Autism is a brain development disorder characterized by impaired social interaction and communication, and by restricted and repetitive behavior. These signs all begin before a child is three years old. The autism spectrum disorders (ASD) also include the related conditions Asperger syndrome and PDD-NOS, which have fewer signs and symptoms.
Autism has a strong genetic basis, although the genetics of autism are complex and it is unclear whether ASD is explained more by multigene interactions or by rare mutations. In rare cases, autism is strongly associated with agents that cause birth defects. Controversies surround other proposed environmental causes, such as heavy metals, pesticides or childhood vaccines; the vaccine hypotheses are biologically implausible and lack any convincing scientific evidence. The prevalence of ASD is about 6 per 1,000 people, with about four times as many males as females. The number of people known to have autism has increased dramatically since the 1980s, partly due to changes in diagnostic practice; the question of whether actual prevalence has increased is unresolved.
Autism affects many parts of the brain; how this occurs is not understood. Parents usually notice signs in the first two years of their child's life. Although early behavioral or cognitive intervention can help children gain self-care, social, and communication skills, there is no known cure. Not many children with autism live independently after reaching adulthood, though some become successful, and an autistic culture has developed, with some seeking a cure and others believing autism should be tolerated as a difference and not treated as a disorder.
The Early Childhood Partial Hospitalization Program (ECPHP) at the Resnick Neuropsychiatric Hospital at UCLA is a short-term integrated day treatment program for young children who have been diagnosed with, or may have, autism, developmental disabilities, and behavior disorders:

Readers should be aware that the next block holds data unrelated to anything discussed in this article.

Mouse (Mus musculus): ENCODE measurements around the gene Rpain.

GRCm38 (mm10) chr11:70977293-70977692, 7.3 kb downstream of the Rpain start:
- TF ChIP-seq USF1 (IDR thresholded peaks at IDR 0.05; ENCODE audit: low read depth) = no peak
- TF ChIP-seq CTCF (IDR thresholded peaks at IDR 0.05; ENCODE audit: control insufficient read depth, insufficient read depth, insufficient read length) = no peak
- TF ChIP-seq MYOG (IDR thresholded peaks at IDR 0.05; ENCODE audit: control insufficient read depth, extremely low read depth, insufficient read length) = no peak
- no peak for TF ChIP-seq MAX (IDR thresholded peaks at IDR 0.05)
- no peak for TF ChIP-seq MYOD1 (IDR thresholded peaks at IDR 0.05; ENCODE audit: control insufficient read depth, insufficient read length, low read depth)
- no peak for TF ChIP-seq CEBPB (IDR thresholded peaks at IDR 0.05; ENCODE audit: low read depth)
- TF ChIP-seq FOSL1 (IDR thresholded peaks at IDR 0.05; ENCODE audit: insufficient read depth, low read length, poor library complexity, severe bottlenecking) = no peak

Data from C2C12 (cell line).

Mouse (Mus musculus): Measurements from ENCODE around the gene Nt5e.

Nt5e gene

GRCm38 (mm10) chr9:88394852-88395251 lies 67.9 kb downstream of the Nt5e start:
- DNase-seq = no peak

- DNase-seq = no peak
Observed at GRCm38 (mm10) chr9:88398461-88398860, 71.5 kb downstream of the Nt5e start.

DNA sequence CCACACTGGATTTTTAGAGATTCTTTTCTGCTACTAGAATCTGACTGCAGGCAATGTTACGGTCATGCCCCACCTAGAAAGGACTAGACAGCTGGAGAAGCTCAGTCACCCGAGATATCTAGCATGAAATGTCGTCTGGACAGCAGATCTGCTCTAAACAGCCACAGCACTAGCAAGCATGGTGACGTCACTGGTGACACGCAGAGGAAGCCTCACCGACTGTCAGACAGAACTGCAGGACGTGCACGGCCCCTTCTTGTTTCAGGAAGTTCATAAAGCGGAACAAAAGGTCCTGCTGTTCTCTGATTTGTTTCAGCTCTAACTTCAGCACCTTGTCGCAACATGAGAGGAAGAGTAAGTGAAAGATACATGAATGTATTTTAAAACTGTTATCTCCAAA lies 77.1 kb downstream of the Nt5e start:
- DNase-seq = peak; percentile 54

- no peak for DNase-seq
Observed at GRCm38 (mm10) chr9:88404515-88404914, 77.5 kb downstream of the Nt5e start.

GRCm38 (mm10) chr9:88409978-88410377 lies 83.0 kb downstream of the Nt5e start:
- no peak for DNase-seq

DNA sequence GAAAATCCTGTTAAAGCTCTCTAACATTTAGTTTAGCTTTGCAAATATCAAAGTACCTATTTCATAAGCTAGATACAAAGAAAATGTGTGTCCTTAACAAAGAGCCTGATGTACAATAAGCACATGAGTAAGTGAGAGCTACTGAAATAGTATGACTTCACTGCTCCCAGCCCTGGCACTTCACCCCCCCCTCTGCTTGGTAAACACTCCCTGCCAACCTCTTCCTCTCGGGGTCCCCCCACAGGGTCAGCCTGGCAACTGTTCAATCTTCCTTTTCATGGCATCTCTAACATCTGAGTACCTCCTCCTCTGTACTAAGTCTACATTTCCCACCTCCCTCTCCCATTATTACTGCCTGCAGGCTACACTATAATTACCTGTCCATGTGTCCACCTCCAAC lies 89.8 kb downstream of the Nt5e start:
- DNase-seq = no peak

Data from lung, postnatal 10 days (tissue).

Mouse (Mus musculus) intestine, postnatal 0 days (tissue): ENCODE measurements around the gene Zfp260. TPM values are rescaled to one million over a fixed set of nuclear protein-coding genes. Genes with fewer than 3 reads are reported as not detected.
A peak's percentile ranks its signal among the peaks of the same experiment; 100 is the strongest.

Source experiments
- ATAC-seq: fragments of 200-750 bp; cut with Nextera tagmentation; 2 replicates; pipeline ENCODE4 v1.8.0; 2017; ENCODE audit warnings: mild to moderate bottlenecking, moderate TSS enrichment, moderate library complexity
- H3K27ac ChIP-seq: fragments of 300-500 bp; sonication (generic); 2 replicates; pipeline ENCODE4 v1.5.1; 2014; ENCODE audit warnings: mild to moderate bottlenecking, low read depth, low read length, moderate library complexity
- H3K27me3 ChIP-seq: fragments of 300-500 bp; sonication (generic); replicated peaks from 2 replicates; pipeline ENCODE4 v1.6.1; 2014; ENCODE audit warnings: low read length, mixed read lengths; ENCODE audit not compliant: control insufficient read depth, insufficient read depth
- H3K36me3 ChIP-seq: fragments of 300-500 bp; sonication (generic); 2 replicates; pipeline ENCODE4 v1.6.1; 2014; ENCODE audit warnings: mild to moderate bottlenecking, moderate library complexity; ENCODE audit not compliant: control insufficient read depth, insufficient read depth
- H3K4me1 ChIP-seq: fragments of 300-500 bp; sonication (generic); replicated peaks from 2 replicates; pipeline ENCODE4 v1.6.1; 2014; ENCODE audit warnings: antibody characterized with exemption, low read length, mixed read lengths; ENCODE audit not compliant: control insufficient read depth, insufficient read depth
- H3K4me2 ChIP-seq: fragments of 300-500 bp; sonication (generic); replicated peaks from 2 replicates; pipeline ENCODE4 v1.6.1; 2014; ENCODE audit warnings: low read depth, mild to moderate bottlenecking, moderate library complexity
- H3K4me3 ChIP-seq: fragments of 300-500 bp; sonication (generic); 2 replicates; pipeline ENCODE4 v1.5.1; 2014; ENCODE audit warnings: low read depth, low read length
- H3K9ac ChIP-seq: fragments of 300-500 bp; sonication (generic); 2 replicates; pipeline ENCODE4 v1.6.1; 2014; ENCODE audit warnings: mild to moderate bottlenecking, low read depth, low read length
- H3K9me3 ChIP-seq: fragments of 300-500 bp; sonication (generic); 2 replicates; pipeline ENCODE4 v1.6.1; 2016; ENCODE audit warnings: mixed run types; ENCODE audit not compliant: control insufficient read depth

evaluates and treats children in a structured, individualized program
develops individual educational, behavioral, and social intervention plans for each child
provides family intervention to assist parents in understanding their child’s needs and manage their child’s behavior
communicates with school districts and regional centers to facilitate the child’s transition into appropriate educational placements and community services
In this website, there is a summary of the program and its facilities, its suitability and benefits to both children and family, how to register and guidelines on eligibility for health insurance cover.
A short-term integrated day treatment program for young children with autism, developmental disabilities, and behavior disorders
Discovery may explain why disorder strikes boys four times more than girls
UCLA scientists have discovered a variant of a gene called CACNA1G that may increase children's risk of developing autism, particularly boys. The journal Molecular Psychiatry publishes the findings in its May 19 advance online edition. Classic autism strikes four times as many boys as girls. When including the entire spectrum of autism disorders, such as the milder Asperger syndrome, boys are 10 times more likely to be diagnosed than girls.
UCLA scientists, in partnership with 30 research institutions across the country, have identified a new gene variant that is highly common in autistic children. And when researchers scrutinized the activity of the gene, known as CDH10, in the fetal brain, they discovered that it is most active in key regions that support language, speech and interpreting social behavior.